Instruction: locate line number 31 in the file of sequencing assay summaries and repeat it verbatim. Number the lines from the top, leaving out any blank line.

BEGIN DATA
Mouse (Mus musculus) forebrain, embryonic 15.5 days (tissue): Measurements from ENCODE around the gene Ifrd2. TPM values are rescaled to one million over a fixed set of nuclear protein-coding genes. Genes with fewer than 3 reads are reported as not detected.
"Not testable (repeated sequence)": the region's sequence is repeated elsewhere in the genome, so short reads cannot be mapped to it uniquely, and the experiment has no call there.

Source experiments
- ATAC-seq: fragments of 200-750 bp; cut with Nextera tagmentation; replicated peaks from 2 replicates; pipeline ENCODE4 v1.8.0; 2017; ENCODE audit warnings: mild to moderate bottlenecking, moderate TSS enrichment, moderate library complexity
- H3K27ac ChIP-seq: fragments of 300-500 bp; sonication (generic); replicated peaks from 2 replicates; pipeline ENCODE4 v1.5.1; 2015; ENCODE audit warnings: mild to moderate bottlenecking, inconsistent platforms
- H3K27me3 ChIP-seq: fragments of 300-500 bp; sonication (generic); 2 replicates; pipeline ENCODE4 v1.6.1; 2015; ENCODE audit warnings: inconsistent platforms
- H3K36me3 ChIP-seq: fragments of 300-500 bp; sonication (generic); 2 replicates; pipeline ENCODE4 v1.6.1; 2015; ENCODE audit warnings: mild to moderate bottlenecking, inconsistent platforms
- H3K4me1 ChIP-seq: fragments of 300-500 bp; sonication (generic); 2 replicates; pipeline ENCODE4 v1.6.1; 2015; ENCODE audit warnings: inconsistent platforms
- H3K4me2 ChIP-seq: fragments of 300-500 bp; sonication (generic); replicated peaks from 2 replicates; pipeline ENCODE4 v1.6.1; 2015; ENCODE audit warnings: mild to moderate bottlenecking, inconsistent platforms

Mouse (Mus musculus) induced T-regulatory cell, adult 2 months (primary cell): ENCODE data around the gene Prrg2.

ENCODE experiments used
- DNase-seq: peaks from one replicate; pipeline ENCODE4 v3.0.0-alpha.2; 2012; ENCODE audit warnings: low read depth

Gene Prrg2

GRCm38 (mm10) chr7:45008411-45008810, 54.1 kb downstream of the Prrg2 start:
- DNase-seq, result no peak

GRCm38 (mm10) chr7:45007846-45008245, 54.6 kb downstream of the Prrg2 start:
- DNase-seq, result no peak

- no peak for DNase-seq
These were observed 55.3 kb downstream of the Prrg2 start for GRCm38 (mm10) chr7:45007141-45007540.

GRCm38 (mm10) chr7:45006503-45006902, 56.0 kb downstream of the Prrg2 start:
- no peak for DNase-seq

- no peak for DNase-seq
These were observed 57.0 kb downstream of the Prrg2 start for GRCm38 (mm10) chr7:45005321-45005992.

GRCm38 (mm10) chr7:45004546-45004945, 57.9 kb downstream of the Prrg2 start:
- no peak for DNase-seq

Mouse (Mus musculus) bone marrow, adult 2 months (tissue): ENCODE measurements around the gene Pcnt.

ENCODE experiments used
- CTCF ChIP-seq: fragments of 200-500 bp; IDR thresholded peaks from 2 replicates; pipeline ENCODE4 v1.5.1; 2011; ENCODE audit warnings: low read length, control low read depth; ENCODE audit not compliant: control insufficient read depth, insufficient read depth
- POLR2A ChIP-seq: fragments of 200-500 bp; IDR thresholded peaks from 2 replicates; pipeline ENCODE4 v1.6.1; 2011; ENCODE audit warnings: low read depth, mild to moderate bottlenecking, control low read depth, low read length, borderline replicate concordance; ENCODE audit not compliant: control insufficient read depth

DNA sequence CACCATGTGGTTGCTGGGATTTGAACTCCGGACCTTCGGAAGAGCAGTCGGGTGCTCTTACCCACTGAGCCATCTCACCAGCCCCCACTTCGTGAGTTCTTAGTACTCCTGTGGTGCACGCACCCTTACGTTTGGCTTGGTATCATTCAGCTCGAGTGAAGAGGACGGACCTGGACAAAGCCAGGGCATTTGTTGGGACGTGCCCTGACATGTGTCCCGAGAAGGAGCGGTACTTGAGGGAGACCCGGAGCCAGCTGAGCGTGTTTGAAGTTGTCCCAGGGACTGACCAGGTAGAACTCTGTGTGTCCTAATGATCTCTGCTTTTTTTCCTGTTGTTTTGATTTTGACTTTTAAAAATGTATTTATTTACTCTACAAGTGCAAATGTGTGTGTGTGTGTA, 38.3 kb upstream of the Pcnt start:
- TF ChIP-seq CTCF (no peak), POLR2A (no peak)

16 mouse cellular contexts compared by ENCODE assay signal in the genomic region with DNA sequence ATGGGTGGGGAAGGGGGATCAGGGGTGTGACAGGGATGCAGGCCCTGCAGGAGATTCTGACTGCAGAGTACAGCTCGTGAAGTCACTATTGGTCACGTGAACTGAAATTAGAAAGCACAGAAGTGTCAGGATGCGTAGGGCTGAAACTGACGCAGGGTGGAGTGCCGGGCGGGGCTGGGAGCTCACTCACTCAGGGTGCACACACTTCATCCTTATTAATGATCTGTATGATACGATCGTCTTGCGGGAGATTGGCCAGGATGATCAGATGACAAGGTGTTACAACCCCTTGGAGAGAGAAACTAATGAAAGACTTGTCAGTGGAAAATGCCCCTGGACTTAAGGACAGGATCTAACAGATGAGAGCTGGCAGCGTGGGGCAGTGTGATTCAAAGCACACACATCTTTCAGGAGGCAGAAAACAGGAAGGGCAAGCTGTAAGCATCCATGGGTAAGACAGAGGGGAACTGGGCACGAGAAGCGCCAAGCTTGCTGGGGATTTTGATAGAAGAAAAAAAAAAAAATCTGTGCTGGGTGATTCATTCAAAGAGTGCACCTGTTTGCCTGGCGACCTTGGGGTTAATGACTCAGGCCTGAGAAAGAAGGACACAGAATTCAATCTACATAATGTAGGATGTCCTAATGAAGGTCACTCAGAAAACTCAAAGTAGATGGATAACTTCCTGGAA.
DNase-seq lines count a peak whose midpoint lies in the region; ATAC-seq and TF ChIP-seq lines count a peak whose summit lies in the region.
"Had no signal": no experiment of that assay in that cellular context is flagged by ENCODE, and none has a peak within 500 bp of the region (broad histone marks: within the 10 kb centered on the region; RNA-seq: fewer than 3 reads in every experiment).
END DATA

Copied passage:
- TF ChIP-seq CTCF (no peak), POLR2A (no peak)